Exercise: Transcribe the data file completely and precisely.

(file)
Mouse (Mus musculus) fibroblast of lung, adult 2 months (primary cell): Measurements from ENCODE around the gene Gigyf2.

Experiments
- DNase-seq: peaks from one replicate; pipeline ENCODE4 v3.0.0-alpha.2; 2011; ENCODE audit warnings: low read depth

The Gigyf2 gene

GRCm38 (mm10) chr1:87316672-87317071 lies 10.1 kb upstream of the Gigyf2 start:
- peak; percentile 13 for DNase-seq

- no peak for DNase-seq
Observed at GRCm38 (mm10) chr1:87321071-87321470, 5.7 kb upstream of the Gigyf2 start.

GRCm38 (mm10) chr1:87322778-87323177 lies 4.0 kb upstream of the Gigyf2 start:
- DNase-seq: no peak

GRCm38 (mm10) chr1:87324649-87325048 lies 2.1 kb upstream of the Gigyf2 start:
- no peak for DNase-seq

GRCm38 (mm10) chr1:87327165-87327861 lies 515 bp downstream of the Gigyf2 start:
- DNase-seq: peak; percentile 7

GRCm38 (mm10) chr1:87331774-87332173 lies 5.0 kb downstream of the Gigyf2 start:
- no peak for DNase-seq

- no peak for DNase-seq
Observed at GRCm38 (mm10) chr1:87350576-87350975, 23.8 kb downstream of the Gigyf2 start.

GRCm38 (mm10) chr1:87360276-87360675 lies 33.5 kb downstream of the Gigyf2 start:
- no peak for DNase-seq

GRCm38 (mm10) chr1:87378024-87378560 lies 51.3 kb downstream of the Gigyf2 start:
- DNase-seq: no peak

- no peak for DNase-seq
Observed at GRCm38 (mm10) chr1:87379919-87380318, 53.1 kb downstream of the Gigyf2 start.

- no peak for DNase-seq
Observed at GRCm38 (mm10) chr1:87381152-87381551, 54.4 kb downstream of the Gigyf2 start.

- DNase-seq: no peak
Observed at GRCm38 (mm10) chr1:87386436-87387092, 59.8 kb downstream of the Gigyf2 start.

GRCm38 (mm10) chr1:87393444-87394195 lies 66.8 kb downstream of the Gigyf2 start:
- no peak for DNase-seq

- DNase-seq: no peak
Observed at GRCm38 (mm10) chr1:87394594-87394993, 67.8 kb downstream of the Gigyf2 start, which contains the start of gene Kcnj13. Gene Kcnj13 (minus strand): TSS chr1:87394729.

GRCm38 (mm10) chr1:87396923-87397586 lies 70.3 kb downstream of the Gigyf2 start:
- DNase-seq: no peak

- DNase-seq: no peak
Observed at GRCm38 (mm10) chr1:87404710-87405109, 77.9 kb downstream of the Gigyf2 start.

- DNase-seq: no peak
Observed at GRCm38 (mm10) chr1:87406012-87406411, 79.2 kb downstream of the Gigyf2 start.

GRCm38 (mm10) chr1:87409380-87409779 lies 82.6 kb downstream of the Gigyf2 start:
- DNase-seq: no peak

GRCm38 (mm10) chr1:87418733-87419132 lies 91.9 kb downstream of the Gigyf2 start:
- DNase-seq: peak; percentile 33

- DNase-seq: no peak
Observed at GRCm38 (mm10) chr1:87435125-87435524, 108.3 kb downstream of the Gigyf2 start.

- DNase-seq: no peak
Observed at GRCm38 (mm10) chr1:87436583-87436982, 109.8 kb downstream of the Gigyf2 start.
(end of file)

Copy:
Mouse (Mus musculus) fibroblast of lung, adult 2 months (primary cell): Measurements from ENCODE around the gene Gigyf2.

Experiments
- DNase-seq: peaks from one replicate; pipeline ENCODE4 v3.0.0-alpha.2; 2011; ENCODE audit warnings: low read depth

The Gigyf2 gene

GRCm38 (mm10) chr1:87316672-87317071 lies 10.1 kb upstream of the Gigyf2 start:
- peak; percentile 13 for DNase-seq

- no peak for DNase-seq
Observed at GRCm38 (mm10) chr1:87321071-87321470, 5.7 kb upstream of the Gigyf2 start.

GRCm38 (mm10) chr1:87322778-87323177 lies 4.0 kb upstream of the Gigyf2 start:
- DNase-seq: no peak

GRCm38 (mm10) chr1:87324649-87325048 lies 2.1 kb upstream of the Gigyf2 start:
- no peak for DNase-seq

GRCm38 (mm10) chr1:87327165-87327861 lies 515 bp downstream of the Gigyf2 start:
- DNase-seq: peak; percentile 7

GRCm38 (mm10) chr1:87331774-87332173 lies 5.0 kb downstream of the Gigyf2 start:
- no peak for DNase-seq

- no peak for DNase-seq
Observed at GRCm38 (mm10) chr1:87350576-87350975, 23.8 kb downstream of the Gigyf2 start.

GRCm38 (mm10) chr1:87360276-87360675 lies 33.5 kb downstream of the Gigyf2 start:
- no peak for DNase-seq

GRCm38 (mm10) chr1:87378024-87378560 lies 51.3 kb downstream of the Gigyf2 start:
- DNase-seq: no peak

- no peak for DNase-seq
Observed at GRCm38 (mm10) chr1:87379919-87380318, 53.1 kb downstream of the Gigyf2 start.

- no peak for DNase-seq
Observed at GRCm38 (mm10) chr1:87381152-87381551, 54.4 kb downstream of the Gigyf2 start.

- DNase-seq: no peak
Observed at GRCm38 (mm10) chr1:87386436-87387092, 59.8 kb downstream of the Gigyf2 start.

GRCm38 (mm10) chr1:87393444-87394195 lies 66.8 kb downstream of the Gigyf2 start:
- no peak for DNase-seq

- DNase-seq: no peak
Observed at GRCm38 (mm10) chr1:87394594-87394993, 67.8 kb downstream of the Gigyf2 start, which contains the start of gene Kcnj13. Gene Kcnj13 (minus strand): TSS chr1:87394729.

GRCm38 (mm10) chr1:87396923-87397586 lies 70.3 kb downstream of the Gigyf2 start:
- DNase-seq: no peak

- DNase-seq: no peak
Observed at GRCm38 (mm10) chr1:87404710-87405109, 77.9 kb downstream of the Gigyf2 start.

- DNase-seq: no peak
Observed at GRCm38 (mm10) chr1:87406012-87406411, 79.2 kb downstream of the Gigyf2 start.

GRCm38 (mm10) chr1:87409380-87409779 lies 82.6 kb downstream of the Gigyf2 start:
- DNase-seq: no peak

GRCm38 (mm10) chr1:87418733-87419132 lies 91.9 kb downstream of the Gigyf2 start:
- DNase-seq: peak; percentile 33

- DNase-seq: no peak
Observed at GRCm38 (mm10) chr1:87435125-87435524, 108.3 kb downstream of the Gigyf2 start.

- DNase-seq: no peak
Observed at GRCm38 (mm10) chr1:87436583-87436982, 109.8 kb downstream of the Gigyf2 start.